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Data is a critical aspect for both individuals and companies. Without data companies cannot work nor can they provide what customers expect from them. Hence companies always need a storage media that is easily accessible. Because absence of data accessibility or loss of data contributes to potential loss of business. The most popular data storage solution used by companies these days is NAS. As this data storage solution incurs less investment, gives ease of operation, data backup and growth capability, it has become a personal favourite for both small and big companies.
Owing to which hackers too are now targeting NAS devices. Cybercriminals are employing a new strain of ransomware called Cr1pT0r to target NAS devices for their financial gain. The campaign was discovered in February after holders of D-Link DNS-320 reported that their device has been crypto locked.
What is Network Attached Storage and why is it targeted?
Network attached storage (NAS) is a devoted file storage that allows more than one user and heterogeneous client devices to recover data from centralized disk capacity. NAS devices are do not have a keyboard or display they are configured and managed with a browser-based utility. NAS devices are typically linked to servers running Linux operating system.
Due to vulnerabilities detected and old firmware in D-Link DNS 320 it is exploited by cybercriminals. The device was exposed to WAN through 8080 ports, FTP port 21 and a range of ports for port forwarding. Not only this in 2018, a hard-coded backdoor was also noticed in this router. This backdoor permitted hacker to gain unauthorized access for victim’s network.
Besides, this as firmware of certain NAS devices are not updated regularly, the weaknesses are not patched. Larger the number of unpatched devices more is the risk of being attacked.
An unpatched device is ripe target for attack
What is Cr1ptT0r?
Cr1ptT0r is an encryption Trojan ransomware that seems to target Network Assigned Storage (NAS) devices.
This ransomware is distributed via bargained router targeting NAS storage in the process. Once Cr1ptT0r has access to the victim’s machine, it uses a strong encryption to block all the file making them inaccessible.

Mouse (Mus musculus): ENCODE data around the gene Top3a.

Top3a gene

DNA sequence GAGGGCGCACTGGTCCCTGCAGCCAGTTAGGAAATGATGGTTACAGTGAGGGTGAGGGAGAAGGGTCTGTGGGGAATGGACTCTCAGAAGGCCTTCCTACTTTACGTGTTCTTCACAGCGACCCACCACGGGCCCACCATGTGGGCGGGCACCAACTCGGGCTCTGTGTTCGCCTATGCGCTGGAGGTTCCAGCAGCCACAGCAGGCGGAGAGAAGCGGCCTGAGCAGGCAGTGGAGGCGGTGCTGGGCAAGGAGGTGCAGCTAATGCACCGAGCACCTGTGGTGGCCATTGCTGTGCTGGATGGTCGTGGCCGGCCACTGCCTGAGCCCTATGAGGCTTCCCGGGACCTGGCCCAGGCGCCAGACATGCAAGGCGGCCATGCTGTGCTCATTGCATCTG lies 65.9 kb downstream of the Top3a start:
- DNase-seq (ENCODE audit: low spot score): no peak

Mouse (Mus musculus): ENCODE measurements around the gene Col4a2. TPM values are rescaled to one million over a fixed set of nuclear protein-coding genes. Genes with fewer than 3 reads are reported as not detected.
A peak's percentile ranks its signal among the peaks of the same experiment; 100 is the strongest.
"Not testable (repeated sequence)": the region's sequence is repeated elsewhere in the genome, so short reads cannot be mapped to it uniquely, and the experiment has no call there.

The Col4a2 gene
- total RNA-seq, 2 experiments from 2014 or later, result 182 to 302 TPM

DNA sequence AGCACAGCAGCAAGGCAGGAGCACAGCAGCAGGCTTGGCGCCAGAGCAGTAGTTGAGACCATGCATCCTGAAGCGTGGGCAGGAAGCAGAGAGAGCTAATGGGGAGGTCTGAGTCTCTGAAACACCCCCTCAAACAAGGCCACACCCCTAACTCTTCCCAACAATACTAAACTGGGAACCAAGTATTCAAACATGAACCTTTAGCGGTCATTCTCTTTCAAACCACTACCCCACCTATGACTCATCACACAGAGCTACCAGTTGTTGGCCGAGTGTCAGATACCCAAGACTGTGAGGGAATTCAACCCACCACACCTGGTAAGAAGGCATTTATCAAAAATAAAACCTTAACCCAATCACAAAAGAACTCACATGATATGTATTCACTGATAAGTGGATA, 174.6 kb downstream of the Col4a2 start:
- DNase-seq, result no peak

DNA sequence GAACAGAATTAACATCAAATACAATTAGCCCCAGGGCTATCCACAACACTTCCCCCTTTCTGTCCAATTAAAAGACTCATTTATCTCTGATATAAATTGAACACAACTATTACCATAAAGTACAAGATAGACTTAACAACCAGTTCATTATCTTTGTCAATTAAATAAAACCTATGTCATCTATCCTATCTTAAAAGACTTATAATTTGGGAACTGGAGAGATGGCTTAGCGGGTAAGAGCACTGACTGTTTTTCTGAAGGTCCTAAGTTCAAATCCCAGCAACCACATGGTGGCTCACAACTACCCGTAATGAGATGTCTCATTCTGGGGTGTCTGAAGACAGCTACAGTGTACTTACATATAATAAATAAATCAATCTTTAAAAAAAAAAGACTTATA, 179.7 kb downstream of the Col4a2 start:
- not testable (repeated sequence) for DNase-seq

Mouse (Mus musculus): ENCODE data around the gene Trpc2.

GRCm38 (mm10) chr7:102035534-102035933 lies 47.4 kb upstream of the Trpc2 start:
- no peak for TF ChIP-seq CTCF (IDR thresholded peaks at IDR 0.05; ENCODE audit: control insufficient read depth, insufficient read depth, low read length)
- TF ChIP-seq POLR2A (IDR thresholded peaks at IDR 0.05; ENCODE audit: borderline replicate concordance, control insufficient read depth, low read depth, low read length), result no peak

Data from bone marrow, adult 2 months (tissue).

The malware then saves two plain text files in victims machine, one is the ransom note called “_FILES_ENCRYPTED_README.txt,” that provides information about how victim can reach the ransomware operator to pay ransom, receive decryption key and know what is happening with the system.
Second file is named “_cr1ptt0r_support.txt” and it has the address of a website in the Tor network. If victims fail to understand what they should do they can use this support URL.
Due to its ability to infect embedded systems and the possibility to adapt its code to infect Windows machines Cr1ptT0r is a treacherous threat.
What all devices are targeted by Cr1ptT0r?
The new ransomware strain is targeting several types of D-Link devices that are connected to the Internet in a manner that is not secure and has known vulnerabilities or do not support the latest firmware or is security patched.
Do I need to pay ransom to get my data back?
As of writing, ransomware operator allows victim to unlock one file for free. After which victim who want to get the data need to pay ransom and provide Cr1ptT0r with the type and firmware version of the device. Once the ransom is paid victim receives a script to decrypt files.
Moreover, victim can get decryption from OpenBazaar marketplace, for BTC 0.30672022 (about $ 1,200). If target wants to unlock any specific file, then by paying $19.99 this can be done. In such a case the file needs to be sent to the operator.
Apart from this, Bleeping Computer noticed that the operators also offer decryption key for Synolocker ransomware that made headlines in 2014 for the same price.
Don’t even think for a second that you are secure. A flaw in your device or network security can make you a victim. Therefore, to stay protected from such unforeseen attacks always keep backup of your important data. Plus, run an updated anti malware on your system like Systweak’s Advanced System Protector.